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Re: Bug? Error during commit




On Sat, Feb 10, 2018 at 05:21:05PM +0700, Duy Nguyen wrote:

> > But it doesn't seem to work:
> >
> >   $ yes | head -c $((1024*1024*1024 - 10*1024*1024)) >file
> >   $ git add file
> >   $ git commit -m one
> >   $ yes | head -c $((1024*1024*1024)) >file
> >   $ git commit -am two
> >   fatal: unable to generate diffstat for file
> >
> > What's weird is that if I run "git show --stat" on the same commit, it
> > works! So there's something about how commit invokes the diff that
> > doesn't let the big-file check kick in.
> 
> I have a flashback about checking big_file_threshold in this code. I
> vaguely remember doing something in this code but not sure if it was
> merged.
> 
> I finally found 6bf3b81348 (diff --stat: mark any file larger than
> core.bigfilethreshold binary - 2014-08-16) so it's merged after all,
> but this commit is about --stat apparently ;-)

The confounding factor here is actually the break-detection that
"commit" does. After running the "commit" above (which does succeed
despite the "fatal", since that happens only as part of the diff summary
we print), you can replicate the problem with "git show -B --stat".

The break-detection code unconditionally loads the file data. Then when
the stat code later checks whether it's binary, it just uses the data
as-is. So that leads me to a few questions / lines of thought:

  1. When we're checking binary-ness, we shouldn't assume if the data
     is loaded that the size is sane. We should check it against
     big_file_threshold.

  2. Should break detection (and probably inexact rename detection) skip
     files that are over big_file_threshold?

     I think our code is capable of actually performing these operations
     on large files (at least on systems with 64-bit ulong; I'd be
     willing to bet you get funny results due to integer overflow on
     32-bit systems or on 64-bit Windows). But I'm not sure it's doing
     anybody any good. And it's way faster not to. For example, here's
     "git show" before and after the patch below (running on the repo
     from my example):

          $ time git show --oneline -B --stat | cat
          fatal: unable to generate diffstat for file
          883cbdc two
          
          real	0m10.153s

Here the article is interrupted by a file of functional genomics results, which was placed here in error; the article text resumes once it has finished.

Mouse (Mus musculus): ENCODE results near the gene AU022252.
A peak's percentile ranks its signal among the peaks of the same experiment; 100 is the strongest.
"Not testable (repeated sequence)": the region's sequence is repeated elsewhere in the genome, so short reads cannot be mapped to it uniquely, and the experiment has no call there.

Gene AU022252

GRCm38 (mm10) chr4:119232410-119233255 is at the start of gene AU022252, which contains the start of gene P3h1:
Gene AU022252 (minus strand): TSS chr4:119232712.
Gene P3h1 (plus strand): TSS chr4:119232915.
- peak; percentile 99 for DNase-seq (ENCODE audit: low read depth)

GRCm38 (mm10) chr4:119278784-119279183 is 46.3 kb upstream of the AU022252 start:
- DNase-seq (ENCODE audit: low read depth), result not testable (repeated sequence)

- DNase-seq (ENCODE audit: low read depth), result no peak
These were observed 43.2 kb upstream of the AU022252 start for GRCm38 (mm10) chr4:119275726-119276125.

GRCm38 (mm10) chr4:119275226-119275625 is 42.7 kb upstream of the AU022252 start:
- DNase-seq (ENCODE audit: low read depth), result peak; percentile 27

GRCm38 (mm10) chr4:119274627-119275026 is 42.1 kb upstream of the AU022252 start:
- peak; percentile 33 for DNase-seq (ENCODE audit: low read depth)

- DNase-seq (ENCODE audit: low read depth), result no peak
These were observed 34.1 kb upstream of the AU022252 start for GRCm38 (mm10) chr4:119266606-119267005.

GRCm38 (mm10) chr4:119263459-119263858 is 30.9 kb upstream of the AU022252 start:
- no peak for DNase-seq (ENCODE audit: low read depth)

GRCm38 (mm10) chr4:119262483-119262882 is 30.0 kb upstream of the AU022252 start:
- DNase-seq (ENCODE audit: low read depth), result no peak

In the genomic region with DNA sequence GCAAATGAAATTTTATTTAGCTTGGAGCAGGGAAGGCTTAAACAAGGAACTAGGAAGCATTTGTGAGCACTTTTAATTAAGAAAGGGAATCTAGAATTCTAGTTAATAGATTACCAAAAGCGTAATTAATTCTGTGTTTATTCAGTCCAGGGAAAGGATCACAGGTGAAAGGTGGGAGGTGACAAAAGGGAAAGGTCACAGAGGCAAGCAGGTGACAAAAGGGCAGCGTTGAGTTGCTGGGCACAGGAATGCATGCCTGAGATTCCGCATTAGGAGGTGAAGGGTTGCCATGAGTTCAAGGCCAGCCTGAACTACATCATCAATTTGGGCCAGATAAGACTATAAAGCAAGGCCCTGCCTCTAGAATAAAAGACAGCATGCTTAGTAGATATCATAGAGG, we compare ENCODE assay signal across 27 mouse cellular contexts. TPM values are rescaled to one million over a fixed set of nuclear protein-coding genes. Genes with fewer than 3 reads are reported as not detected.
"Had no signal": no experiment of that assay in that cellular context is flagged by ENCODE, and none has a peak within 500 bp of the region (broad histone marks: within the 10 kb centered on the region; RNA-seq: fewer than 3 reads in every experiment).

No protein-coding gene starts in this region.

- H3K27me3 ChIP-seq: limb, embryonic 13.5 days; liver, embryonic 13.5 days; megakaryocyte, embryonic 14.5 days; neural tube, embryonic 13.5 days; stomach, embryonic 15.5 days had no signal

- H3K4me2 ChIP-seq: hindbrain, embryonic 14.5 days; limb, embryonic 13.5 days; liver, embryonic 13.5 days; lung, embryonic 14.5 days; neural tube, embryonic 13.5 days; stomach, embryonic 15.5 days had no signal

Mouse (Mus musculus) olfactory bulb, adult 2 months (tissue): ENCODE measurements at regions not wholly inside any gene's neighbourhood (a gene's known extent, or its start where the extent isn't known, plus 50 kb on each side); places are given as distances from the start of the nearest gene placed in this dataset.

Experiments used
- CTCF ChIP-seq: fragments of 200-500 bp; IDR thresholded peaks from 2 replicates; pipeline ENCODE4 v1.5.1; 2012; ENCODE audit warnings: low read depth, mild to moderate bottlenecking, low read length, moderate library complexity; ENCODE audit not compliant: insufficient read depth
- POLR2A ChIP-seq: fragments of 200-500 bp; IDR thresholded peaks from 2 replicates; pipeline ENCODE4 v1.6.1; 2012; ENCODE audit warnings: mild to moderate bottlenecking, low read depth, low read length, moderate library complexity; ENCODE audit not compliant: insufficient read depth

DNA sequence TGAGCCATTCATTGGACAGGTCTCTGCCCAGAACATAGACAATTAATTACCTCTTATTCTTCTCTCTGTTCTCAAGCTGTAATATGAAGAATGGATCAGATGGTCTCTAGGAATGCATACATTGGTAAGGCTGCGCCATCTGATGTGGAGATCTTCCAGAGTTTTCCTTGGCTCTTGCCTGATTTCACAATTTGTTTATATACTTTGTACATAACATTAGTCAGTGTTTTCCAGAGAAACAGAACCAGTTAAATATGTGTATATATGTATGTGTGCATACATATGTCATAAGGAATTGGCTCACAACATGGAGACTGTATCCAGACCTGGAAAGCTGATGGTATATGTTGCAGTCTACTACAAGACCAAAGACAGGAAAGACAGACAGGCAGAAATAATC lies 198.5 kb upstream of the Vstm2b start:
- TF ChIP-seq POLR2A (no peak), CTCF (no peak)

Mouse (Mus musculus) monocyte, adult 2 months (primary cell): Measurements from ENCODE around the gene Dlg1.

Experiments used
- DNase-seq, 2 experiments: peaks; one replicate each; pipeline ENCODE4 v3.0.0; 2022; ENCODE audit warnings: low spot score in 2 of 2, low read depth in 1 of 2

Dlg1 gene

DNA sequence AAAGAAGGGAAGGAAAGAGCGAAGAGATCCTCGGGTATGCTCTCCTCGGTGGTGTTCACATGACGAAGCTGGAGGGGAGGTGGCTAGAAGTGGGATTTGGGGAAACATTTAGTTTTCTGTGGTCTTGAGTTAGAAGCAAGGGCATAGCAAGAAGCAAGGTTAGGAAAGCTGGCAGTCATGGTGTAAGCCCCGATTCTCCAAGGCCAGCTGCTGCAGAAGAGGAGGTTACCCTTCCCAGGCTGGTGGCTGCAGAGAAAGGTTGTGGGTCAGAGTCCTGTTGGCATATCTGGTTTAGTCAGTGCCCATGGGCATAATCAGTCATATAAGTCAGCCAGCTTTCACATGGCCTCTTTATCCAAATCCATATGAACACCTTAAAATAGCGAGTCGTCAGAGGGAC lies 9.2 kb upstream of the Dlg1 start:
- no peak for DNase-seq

user	0m9.929s
          sys	0m0.224s
          
          peff@sigill:~/tmp [master]
          $ time git.compile show --oneline -B --stat | cat
          883cbdc two
           file | Bin 1063256064 -> 1073741824 bytes
           1 file changed, 0 insertions(+), 0 deletions(-)
          
          real	0m0.008s
          user	0m0.002s
          sys	0m0.010s

     We can produce the useful answer in a fraction of the time, since
     we don't even need to load the blob content. The downside is that
     in theory we could break-detect these, and then find renames. So I
     guess it comes down to the philosophy of core.bigfilethreshold: how
     much effort are we willing to put into such files on the off chance
     that they produce a useful output?

     If we go this route, then in theory the fix in (1) becomes
     redundant, though I'd probably do both just as a
     belt-and-suspenders thing.

  3. To what degree should we override the user's config to treat these
     files as binary. If I set core.bigfilethreshold to "10G", or if I
     use gitattributes to mark the file as non-binary, then we're still
     going to feed it to xdiff (which is going to choke and die).

     Should we override these when we approach MAX_DIFF_SIZE, and just
     treat the file as binary? Should we barf and tell the user to fix
     their config?

     I guess I argued for overriding attributes earlier, and that
     probably ought to be independent of core.bigfilethreshold. Perhaps
     we should issue a warning in that case, to let the user know their
     config is nonsense.

> > I think we probably ought to consider anything over big_file_threshold
> > to be binary, no matter what. Possibly even if the user gave us a
> > .gitattribute that says "no really, this is text". Because that 1GB
> > limit is a hard limit that the code can't cope with; our options are
> > either to generate a binary diff or to die.
> 
> Agreed. While at there perhaps we need to improve this "unable to
> generate diffstat" message a bit too.

One reason the message is so vague is that we don't actually have any
kind of error code. Though really the only reason for xdiff to fail is
due to file size. So we could perhaps offer some advice there. But if we
do all the things I suggested above, then we'd automatically handle all
the cases we know about.

so my hope was that we would make it impossible to trigger this message.
In which case it maybe ought to be a BUG(). :)

Here's the patch to make "show -B --stat" work. I'll give some more
thought to whether this is a good idea and prepare a series.

One downside is that in the common case it causes us to look up each
object twice (once to get its size, and then again to load the content).
I wonder if we should have a function for "read this object, unless it's
over N bytes, in which case just tell me the size". That's weirdly
specific, but I think pretty much every user of core.bigfilethreshold
would want it.

---
diff --git a/diffcore-break.c b/diffcore-break.c
index c64359f489..35f5b50bcc 100644
--- a/diffcore-break.c
+++ b/diffcore-break.c
@@ -61,6 +61,13 @@ static int should_break(struct diff_filespec *src,
 	    !oidcmp(&src->oid, &dst->oid))
 		return 0; /* they are the same */
 
+	if (diff_populate_filespec(src, CHECK_SIZE_ONLY) ||
+	    diff_populate_filespec(dst, CHECK_SIZE_ONLY))
+		return 0; /* error but caught downstream */
+
+	if (src->size > big_file_threshold || dst->size > big_file_threshold)
+		return 0; /* too big to be worth computation */
+
 	if (diff_populate_filespec(src, 0) || diff_populate_filespec(dst, 0))
 		return 0; /* error but caught downstream */